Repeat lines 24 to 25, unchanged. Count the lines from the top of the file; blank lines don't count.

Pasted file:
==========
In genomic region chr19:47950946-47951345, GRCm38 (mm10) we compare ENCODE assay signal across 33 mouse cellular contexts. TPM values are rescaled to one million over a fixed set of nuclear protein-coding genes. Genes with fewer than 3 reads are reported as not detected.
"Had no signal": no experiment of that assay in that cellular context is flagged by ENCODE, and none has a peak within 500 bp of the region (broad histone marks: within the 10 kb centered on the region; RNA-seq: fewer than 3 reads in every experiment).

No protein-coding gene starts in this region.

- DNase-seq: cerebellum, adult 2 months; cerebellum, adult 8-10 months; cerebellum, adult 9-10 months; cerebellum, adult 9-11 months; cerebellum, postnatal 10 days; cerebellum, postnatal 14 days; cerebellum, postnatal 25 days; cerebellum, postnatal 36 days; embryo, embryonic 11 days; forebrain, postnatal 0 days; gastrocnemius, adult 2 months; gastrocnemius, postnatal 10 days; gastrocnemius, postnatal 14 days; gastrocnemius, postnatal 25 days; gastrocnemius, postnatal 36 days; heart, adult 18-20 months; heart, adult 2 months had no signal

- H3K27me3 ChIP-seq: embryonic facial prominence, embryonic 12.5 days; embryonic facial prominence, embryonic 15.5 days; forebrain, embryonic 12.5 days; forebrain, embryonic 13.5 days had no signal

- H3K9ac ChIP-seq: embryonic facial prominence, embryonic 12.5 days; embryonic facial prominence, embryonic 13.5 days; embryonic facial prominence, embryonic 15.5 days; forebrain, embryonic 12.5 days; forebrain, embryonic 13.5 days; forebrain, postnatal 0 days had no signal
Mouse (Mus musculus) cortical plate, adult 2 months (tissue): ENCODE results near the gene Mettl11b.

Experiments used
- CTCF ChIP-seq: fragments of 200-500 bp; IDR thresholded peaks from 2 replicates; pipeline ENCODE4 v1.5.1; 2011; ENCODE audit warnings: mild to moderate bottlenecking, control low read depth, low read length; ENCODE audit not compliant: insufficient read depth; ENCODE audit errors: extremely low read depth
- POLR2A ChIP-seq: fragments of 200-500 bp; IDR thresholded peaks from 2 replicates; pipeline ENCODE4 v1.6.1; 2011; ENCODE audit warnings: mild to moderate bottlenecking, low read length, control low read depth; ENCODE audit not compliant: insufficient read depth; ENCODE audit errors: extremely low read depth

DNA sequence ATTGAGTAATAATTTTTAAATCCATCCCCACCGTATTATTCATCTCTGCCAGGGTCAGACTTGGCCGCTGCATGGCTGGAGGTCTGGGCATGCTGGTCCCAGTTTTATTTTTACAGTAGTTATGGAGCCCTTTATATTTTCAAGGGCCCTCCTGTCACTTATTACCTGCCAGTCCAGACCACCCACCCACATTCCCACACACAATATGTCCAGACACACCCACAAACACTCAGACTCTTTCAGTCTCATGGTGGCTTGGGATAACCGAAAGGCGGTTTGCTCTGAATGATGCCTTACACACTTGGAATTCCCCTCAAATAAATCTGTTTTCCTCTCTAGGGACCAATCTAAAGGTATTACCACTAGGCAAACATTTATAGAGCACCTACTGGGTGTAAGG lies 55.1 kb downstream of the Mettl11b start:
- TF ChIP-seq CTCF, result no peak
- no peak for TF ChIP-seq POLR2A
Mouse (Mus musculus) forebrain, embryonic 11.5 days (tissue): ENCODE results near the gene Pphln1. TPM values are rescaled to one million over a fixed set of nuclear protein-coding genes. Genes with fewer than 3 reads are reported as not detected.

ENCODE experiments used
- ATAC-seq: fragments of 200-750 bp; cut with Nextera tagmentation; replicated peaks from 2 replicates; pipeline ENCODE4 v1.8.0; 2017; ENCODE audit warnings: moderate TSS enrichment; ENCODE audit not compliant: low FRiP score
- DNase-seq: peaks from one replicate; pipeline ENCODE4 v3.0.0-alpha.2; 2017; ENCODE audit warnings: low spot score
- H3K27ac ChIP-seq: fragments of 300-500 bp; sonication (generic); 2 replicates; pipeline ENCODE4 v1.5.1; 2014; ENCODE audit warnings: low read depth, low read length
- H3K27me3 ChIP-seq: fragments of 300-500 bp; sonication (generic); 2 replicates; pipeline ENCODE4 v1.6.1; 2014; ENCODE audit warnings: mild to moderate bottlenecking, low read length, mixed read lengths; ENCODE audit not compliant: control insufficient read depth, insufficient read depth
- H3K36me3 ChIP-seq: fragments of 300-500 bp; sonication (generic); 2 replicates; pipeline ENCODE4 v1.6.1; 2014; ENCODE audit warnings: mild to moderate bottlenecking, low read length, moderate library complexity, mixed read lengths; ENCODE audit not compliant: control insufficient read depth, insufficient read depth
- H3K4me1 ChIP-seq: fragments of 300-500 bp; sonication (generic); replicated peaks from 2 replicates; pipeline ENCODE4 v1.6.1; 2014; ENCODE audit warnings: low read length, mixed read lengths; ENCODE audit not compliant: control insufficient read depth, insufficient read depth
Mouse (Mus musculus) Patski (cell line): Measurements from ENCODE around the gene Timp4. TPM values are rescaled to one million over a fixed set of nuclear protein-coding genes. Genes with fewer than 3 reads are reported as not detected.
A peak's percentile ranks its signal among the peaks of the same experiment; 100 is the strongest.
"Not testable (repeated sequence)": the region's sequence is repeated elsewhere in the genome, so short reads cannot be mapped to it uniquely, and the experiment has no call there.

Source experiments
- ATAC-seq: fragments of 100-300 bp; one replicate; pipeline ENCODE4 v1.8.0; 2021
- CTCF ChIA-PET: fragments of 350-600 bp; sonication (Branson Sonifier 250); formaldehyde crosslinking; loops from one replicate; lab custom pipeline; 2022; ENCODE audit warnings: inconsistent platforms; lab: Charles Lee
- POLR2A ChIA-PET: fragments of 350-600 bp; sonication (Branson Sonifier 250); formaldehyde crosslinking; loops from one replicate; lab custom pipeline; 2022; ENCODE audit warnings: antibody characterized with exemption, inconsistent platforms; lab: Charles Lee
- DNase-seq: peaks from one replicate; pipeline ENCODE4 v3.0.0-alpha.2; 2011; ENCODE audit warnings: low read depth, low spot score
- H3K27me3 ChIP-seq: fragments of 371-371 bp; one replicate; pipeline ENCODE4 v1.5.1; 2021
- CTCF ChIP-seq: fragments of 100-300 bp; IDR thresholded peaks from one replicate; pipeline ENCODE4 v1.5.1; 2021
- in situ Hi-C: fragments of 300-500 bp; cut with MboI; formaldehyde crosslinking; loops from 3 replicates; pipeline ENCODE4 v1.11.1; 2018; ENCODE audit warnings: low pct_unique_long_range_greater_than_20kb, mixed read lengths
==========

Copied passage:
"Not testable (repeated sequence)": the region's sequence is repeated elsewhere in the genome, so short reads cannot be mapped to it uniquely, and the experiment has no call there.

Source experiments